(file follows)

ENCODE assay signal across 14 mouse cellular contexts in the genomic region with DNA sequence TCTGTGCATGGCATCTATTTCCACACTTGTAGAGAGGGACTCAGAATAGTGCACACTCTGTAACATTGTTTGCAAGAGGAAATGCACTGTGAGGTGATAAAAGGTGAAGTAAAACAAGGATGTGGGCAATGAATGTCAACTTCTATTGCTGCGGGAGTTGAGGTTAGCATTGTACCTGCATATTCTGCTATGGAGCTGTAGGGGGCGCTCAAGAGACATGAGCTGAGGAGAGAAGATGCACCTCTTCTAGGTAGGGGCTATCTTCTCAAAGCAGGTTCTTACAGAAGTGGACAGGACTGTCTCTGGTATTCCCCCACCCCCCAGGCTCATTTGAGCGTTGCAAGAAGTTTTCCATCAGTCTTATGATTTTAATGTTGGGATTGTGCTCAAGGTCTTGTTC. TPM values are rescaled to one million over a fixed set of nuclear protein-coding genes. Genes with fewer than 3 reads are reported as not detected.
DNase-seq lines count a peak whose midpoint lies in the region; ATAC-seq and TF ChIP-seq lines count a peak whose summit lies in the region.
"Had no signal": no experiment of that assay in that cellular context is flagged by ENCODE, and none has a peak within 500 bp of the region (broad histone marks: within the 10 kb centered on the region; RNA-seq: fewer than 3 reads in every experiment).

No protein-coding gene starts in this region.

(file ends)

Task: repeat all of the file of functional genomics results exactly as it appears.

ENCODE assay signal across 14 mouse cellular contexts in the genomic region with DNA sequence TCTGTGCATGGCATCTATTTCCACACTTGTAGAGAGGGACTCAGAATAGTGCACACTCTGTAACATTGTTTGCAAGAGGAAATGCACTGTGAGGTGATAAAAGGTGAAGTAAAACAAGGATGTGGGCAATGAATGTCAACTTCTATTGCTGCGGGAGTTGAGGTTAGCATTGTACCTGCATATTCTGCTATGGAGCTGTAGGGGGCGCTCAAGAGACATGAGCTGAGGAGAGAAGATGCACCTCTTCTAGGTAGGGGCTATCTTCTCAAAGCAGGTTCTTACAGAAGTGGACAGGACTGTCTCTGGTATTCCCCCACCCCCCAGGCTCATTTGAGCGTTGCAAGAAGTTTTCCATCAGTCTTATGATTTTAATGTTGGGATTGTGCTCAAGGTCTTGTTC. TPM values are rescaled to one million over a fixed set of nuclear protein-coding genes. Genes with fewer than 3 reads are reported as not detected.
DNase-seq lines count a peak whose midpoint lies in the region; ATAC-seq and TF ChIP-seq lines count a peak whose summit lies in the region.
"Had no signal": no experiment of that assay in that cellular context is flagged by ENCODE, and none has a peak within 500 bp of the region (broad histone marks: within the 10 kb centered on the region; RNA-seq: fewer than 3 reads in every experiment).

No protein-coding gene starts in this region.